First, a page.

China’s economy grew at its slowest pace this year during the third quarter as energy shortages and a debt-laden property sector weighed on the country’s pandemic recovery.
China’s gross domestic product (GDP) grew by 4.9 percent in July to September from last year, according to data released by the National Bureau of Statistics, missing economists’ expectations of more than 5 percent growth.
“The domestic economic recovery is still unstable and uneven,” National Bureau of Statistics spokesperson Fu Linghui said at a briefing in Beijing on Oct. 18.
The third quarter figure fell from the second quarter year-on-year growth of 7.9 percent and reflected slowdowns in manufacturing and consumer spending.
Shortages in coal have triggered a power crisis in China, with authorities resorting to power rationing that have severely affected the country’s major manufacturing plants and sent some factories out of business.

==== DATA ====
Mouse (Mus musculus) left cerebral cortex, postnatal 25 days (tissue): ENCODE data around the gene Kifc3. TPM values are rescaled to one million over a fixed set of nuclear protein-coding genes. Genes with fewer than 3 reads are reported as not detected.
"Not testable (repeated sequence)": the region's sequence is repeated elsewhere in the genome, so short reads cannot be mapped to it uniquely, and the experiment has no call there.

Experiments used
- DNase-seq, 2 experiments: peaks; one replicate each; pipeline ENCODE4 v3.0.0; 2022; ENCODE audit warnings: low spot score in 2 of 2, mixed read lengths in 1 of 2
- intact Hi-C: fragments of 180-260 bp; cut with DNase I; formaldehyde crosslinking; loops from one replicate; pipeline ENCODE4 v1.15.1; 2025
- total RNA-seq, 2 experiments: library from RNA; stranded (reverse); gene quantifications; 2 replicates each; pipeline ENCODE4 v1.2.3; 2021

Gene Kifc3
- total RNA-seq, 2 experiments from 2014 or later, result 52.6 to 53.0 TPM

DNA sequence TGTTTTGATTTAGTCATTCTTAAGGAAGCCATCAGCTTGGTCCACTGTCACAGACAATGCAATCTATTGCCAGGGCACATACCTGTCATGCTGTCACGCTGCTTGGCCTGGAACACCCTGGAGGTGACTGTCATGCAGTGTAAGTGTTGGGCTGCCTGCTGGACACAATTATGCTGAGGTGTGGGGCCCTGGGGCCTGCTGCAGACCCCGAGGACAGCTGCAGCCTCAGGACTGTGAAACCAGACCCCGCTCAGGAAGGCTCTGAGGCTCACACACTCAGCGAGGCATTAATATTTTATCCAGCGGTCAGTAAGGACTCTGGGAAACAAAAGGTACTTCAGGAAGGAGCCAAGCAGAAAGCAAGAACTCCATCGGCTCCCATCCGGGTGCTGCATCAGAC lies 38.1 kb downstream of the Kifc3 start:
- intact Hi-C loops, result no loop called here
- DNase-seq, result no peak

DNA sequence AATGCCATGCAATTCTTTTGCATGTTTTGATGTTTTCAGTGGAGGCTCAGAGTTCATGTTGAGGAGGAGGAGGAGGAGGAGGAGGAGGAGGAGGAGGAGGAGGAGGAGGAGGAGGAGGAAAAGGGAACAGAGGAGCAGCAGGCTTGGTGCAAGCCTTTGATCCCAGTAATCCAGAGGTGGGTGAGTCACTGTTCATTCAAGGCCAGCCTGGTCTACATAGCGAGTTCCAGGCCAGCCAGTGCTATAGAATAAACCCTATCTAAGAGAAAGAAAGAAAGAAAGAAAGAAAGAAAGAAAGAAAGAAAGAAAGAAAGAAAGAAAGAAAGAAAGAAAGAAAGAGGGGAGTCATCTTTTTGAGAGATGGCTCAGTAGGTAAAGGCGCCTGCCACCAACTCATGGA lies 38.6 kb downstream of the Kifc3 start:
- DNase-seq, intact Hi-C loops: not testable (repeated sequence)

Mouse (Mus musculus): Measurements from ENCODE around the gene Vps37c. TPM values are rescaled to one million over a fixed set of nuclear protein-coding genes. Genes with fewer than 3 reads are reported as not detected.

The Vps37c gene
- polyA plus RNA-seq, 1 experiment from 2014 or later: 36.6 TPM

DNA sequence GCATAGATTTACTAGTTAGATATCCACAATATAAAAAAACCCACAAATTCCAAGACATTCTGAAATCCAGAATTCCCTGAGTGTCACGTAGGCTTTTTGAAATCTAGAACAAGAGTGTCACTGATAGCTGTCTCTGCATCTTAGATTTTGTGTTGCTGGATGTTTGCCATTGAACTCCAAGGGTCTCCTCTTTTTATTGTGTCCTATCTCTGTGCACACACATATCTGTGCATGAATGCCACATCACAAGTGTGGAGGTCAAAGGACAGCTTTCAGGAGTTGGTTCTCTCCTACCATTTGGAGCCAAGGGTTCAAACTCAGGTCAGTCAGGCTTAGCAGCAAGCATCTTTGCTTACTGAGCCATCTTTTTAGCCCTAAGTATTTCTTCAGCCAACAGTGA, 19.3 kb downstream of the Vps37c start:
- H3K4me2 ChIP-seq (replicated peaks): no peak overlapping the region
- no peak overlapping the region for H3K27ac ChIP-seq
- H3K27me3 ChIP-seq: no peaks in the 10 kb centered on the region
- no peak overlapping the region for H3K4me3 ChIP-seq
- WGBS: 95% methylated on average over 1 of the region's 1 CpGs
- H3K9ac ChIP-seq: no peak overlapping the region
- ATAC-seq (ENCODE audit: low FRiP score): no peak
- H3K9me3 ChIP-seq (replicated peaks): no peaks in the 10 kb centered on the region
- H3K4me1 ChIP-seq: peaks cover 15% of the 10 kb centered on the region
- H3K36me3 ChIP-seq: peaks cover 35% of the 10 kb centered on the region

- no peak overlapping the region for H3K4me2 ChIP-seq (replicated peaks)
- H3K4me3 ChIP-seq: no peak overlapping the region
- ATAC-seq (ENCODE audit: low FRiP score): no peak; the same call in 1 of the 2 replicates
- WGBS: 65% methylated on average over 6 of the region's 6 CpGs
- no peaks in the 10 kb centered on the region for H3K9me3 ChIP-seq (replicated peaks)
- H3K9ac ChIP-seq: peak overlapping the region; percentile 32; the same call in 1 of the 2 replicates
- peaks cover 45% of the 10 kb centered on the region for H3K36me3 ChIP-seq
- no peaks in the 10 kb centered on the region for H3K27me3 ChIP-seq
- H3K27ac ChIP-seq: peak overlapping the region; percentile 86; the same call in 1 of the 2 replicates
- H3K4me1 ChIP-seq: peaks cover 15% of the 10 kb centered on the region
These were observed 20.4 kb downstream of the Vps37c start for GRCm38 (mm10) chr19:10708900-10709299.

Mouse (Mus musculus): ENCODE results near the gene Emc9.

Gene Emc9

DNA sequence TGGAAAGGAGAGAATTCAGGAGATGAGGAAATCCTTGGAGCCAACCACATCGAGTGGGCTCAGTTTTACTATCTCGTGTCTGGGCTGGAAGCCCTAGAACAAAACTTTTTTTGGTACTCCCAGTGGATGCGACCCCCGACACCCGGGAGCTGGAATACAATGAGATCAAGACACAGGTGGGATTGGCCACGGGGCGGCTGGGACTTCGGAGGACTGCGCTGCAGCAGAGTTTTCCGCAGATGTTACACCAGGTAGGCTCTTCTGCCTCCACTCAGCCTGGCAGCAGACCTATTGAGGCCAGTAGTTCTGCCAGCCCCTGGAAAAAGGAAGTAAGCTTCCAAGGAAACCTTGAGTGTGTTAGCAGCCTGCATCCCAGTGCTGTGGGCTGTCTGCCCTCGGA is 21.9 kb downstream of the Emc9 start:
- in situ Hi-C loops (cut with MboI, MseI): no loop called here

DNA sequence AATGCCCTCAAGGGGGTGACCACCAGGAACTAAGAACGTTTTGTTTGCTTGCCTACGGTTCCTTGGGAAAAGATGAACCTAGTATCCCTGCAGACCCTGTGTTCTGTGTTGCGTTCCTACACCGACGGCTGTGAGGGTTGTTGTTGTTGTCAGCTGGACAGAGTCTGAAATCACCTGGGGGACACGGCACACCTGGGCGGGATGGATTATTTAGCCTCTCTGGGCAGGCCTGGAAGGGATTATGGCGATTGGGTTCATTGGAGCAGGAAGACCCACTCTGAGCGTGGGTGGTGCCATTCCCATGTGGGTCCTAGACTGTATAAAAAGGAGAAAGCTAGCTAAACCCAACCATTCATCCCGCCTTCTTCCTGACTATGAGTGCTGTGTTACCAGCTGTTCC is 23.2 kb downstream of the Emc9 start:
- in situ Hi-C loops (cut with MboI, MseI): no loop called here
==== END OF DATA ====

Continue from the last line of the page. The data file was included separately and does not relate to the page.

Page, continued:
Beijing also faces a crisis in its property sector — China’s second largest real estate company Evergrande is nearly defaulting on its liabilities worth over $300 billion and has spurred fears over credit risks spilling over the entire Chinese economy.
“The slowdown in the property sector will affect the activities of firms in areas such as construction contracting, building materials and home furnishing,” said Yue Su, principal economist at The Economist Intelligence Unit, adding that the debt crisis weighed on by high power costs will significantly dampen China’s prospects for the fourth quarter.
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